34. Saint Patrick de l'Irlande

Tomorrow we are going to a St. Patrick's Day dinner of French and Italian food.

This makes perfect sense: tradition has it that the saint's grandmother was from la Touraine, the region made famous a millennium later by its chateaux; that Patrick studied for several years on a Mediterranean island near present-day Cannes; that he assisted the bishop of Auxerre in what would become Burgundy wine country; and that he once visited the Tuscan Pope Leo the Great in Rome (though it's possible that some of these legends confuse Patrick with Palladius, a Gaulois who also became a bishop in Ireland in the fifth century).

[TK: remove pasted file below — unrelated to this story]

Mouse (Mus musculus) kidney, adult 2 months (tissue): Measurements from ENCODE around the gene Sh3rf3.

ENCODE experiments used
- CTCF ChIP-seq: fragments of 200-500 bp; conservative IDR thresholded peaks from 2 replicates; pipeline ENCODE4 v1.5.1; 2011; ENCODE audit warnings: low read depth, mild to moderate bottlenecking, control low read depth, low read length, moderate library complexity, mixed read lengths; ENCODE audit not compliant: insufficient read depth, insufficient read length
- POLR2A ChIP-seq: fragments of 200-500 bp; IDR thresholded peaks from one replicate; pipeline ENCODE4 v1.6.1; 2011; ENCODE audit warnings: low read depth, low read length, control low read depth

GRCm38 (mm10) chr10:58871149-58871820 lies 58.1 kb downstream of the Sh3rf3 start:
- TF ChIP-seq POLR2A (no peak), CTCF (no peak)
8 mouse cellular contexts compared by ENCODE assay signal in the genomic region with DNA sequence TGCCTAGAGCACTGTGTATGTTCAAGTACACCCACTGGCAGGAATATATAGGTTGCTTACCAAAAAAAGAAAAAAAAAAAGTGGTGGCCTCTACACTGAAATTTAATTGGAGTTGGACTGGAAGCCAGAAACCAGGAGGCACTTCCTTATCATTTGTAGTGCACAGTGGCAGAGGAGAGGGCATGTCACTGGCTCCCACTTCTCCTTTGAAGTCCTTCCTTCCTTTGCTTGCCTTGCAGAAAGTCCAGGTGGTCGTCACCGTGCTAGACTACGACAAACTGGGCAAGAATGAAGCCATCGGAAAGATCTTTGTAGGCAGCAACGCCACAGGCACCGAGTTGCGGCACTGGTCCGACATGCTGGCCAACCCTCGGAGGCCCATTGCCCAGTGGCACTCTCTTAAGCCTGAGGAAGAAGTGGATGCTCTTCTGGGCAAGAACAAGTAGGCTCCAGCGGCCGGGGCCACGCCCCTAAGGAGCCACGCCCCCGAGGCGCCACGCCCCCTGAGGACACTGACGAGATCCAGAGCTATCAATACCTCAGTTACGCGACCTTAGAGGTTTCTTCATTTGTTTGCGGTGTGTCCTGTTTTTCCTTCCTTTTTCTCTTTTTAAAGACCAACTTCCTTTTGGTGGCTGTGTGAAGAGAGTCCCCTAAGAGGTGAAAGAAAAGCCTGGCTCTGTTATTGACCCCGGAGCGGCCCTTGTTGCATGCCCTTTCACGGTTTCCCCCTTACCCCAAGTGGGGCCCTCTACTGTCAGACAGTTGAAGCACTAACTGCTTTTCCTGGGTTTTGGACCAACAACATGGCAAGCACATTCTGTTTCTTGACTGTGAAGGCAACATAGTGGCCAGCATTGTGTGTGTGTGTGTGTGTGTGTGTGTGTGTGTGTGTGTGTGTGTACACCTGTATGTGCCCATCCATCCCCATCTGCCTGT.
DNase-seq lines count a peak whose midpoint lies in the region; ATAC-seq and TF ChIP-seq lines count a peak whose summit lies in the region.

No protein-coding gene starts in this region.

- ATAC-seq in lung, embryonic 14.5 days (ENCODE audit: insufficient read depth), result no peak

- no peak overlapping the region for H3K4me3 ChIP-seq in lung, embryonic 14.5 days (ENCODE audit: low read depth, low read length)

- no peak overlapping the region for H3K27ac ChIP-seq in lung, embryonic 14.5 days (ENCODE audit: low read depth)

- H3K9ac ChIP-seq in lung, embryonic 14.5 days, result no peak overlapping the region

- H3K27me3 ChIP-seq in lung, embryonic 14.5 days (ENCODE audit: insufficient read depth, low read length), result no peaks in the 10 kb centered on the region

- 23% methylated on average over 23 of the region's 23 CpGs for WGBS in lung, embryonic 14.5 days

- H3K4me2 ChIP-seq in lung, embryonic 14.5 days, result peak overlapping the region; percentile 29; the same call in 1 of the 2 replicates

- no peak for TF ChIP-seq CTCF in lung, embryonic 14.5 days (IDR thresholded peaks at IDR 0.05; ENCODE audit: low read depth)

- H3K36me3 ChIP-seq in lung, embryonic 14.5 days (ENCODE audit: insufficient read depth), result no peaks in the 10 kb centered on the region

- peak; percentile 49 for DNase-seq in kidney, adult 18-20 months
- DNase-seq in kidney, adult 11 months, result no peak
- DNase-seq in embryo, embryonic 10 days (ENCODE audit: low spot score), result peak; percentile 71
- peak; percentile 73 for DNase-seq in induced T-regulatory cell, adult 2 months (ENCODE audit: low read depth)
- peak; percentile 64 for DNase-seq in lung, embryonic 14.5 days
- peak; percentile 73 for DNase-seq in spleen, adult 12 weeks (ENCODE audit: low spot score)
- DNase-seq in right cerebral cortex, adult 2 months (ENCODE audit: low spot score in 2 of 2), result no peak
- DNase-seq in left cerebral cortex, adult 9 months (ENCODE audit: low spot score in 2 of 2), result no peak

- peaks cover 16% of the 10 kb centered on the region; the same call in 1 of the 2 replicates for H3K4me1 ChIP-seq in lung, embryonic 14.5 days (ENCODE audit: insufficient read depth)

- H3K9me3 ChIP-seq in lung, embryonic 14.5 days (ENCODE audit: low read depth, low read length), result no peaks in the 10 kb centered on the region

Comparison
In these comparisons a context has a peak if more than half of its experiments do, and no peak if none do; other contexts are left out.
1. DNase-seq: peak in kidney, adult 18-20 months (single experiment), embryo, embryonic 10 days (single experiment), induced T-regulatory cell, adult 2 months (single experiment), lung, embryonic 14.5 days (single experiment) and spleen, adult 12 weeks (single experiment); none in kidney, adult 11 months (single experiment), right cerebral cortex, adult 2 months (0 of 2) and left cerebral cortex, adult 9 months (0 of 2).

In honor of l'évangélisateur gaulois de l'Irlande, I am bringing two loaves of home-baked French bread to our fête patricienne. I recommend Mark Bittman's recipe, which I won't post because you really need to go out and buy his book tomorrow, or you could click on the link and just do it.

But first, enjoy this article from the Telegraph: "French Still Like Their Daily Bread Fresh."

Oh yes, I almost forgot. Would you believe we had leftovers again tonight? The cabbage/beet/orange salad. The black bean stew, this time with some turkey sausage added to the rest of the emoluments. And the Brussels sprouts. Everything is now used up. Let the St. Patrick's Day feast begin!

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